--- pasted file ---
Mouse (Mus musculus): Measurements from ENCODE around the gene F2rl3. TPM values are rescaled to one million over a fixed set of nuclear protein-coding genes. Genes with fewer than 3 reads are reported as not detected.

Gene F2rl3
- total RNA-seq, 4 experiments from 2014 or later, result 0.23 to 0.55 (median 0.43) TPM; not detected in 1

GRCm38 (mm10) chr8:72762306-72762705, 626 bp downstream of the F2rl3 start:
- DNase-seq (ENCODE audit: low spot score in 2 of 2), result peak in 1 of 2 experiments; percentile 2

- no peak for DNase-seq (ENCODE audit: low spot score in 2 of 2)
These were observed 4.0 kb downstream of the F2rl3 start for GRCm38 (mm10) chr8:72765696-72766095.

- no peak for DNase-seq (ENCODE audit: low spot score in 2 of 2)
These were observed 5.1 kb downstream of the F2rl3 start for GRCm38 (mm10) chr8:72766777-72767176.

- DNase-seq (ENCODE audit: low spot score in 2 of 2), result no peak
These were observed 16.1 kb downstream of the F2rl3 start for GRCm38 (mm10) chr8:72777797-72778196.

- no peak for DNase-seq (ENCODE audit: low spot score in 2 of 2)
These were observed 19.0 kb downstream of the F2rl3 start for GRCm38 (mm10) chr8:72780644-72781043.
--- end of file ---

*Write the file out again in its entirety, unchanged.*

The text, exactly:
Mouse (Mus musculus): Measurements from ENCODE around the gene F2rl3. TPM values are rescaled to one million over a fixed set of nuclear protein-coding genes. Genes with fewer than 3 reads are reported as not detected.

Gene F2rl3
- total RNA-seq, 4 experiments from 2014 or later, result 0.23 to 0.55 (median 0.43) TPM; not detected in 1

GRCm38 (mm10) chr8:72762306-72762705, 626 bp downstream of the F2rl3 start:
- DNase-seq (ENCODE audit: low spot score in 2 of 2), result peak in 1 of 2 experiments; percentile 2

- no peak for DNase-seq (ENCODE audit: low spot score in 2 of 2)
These were observed 4.0 kb downstream of the F2rl3 start for GRCm38 (mm10) chr8:72765696-72766095.

- no peak for DNase-seq (ENCODE audit: low spot score in 2 of 2)
These were observed 5.1 kb downstream of the F2rl3 start for GRCm38 (mm10) chr8:72766777-72767176.

- DNase-seq (ENCODE audit: low spot score in 2 of 2), result no peak
These were observed 16.1 kb downstream of the F2rl3 start for GRCm38 (mm10) chr8:72777797-72778196.

- no peak for DNase-seq (ENCODE audit: low spot score in 2 of 2)
These were observed 19.0 kb downstream of the F2rl3 start for GRCm38 (mm10) chr8:72780644-72781043.